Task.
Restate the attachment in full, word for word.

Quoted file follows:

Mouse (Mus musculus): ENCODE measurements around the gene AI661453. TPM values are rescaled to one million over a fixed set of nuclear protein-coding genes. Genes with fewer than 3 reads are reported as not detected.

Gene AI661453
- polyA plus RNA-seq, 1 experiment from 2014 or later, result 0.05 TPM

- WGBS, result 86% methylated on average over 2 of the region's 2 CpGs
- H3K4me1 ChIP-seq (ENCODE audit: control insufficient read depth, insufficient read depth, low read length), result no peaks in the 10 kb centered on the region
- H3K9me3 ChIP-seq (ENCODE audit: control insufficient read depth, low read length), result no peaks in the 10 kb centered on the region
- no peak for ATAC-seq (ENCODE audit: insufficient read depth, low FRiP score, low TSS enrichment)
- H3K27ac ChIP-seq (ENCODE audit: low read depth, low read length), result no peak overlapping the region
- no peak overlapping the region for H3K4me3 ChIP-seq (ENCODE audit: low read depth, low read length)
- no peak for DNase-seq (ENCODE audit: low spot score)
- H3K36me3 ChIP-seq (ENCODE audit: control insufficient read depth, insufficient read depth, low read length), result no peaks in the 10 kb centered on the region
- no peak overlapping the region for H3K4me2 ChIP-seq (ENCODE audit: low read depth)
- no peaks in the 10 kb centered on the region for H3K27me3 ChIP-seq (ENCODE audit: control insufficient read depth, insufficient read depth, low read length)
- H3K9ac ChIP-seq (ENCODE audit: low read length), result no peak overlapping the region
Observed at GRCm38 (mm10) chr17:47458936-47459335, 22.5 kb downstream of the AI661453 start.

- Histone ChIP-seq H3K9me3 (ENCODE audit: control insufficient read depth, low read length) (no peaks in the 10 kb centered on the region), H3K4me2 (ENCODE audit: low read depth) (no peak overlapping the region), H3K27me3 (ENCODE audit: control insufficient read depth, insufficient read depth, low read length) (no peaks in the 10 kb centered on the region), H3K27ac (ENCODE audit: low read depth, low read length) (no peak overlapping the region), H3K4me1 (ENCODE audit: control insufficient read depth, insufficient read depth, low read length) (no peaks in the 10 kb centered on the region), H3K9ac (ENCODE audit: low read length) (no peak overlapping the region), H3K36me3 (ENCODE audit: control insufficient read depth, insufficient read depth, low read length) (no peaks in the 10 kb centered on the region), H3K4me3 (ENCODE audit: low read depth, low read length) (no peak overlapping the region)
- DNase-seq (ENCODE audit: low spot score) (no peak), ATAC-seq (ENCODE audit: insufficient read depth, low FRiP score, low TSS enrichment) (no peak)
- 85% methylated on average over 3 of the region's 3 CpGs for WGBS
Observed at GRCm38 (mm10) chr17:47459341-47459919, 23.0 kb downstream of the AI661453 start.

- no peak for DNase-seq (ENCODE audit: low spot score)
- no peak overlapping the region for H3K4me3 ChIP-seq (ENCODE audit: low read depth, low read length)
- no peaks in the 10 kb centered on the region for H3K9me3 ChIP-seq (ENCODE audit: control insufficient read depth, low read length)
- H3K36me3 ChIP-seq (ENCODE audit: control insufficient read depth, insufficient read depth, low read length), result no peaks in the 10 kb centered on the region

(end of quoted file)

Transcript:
Mouse (Mus musculus): ENCODE measurements around the gene AI661453. TPM values are rescaled to one million over a fixed set of nuclear protein-coding genes. Genes with fewer than 3 reads are reported as not detected.

Gene AI661453
- polyA plus RNA-seq, 1 experiment from 2014 or later, result 0.05 TPM

- WGBS, result 86% methylated on average over 2 of the region's 2 CpGs
- H3K4me1 ChIP-seq (ENCODE audit: control insufficient read depth, insufficient read depth, low read length), result no peaks in the 10 kb centered on the region
- H3K9me3 ChIP-seq (ENCODE audit: control insufficient read depth, low read length), result no peaks in the 10 kb centered on the region
- no peak for ATAC-seq (ENCODE audit: insufficient read depth, low FRiP score, low TSS enrichment)
- H3K27ac ChIP-seq (ENCODE audit: low read depth, low read length), result no peak overlapping the region
- no peak overlapping the region for H3K4me3 ChIP-seq (ENCODE audit: low read depth, low read length)
- no peak for DNase-seq (ENCODE audit: low spot score)
- H3K36me3 ChIP-seq (ENCODE audit: control insufficient read depth, insufficient read depth, low read length), result no peaks in the 10 kb centered on the region
- no peak overlapping the region for H3K4me2 ChIP-seq (ENCODE audit: low read depth)
- no peaks in the 10 kb centered on the region for H3K27me3 ChIP-seq (ENCODE audit: control insufficient read depth, insufficient read depth, low read length)
- H3K9ac ChIP-seq (ENCODE audit: low read length), result no peak overlapping the region
Observed at GRCm38 (mm10) chr17:47458936-47459335, 22.5 kb downstream of the AI661453 start.

- Histone ChIP-seq H3K9me3 (ENCODE audit: control insufficient read depth, low read length) (no peaks in the 10 kb centered on the region), H3K4me2 (ENCODE audit: low read depth) (no peak overlapping the region), H3K27me3 (ENCODE audit: control insufficient read depth, insufficient read depth, low read length) (no peaks in the 10 kb centered on the region), H3K27ac (ENCODE audit: low read depth, low read length) (no peak overlapping the region), H3K4me1 (ENCODE audit: control insufficient read depth, insufficient read depth, low read length) (no peaks in the 10 kb centered on the region), H3K9ac (ENCODE audit: low read length) (no peak overlapping the region), H3K36me3 (ENCODE audit: control insufficient read depth, insufficient read depth, low read length) (no peaks in the 10 kb centered on the region), H3K4me3 (ENCODE audit: low read depth, low read length) (no peak overlapping the region)
- DNase-seq (ENCODE audit: low spot score) (no peak), ATAC-seq (ENCODE audit: insufficient read depth, low FRiP score, low TSS enrichment) (no peak)
- 85% methylated on average over 3 of the region's 3 CpGs for WGBS
Observed at GRCm38 (mm10) chr17:47459341-47459919, 23.0 kb downstream of the AI661453 start.

- no peak for DNase-seq (ENCODE audit: low spot score)
- no peak overlapping the region for H3K4me3 ChIP-seq (ENCODE audit: low read depth, low read length)
- no peaks in the 10 kb centered on the region for H3K9me3 ChIP-seq (ENCODE audit: control insufficient read depth, low read length)
- H3K36me3 ChIP-seq (ENCODE audit: control insufficient read depth, insufficient read depth, low read length), result no peaks in the 10 kb centered on the region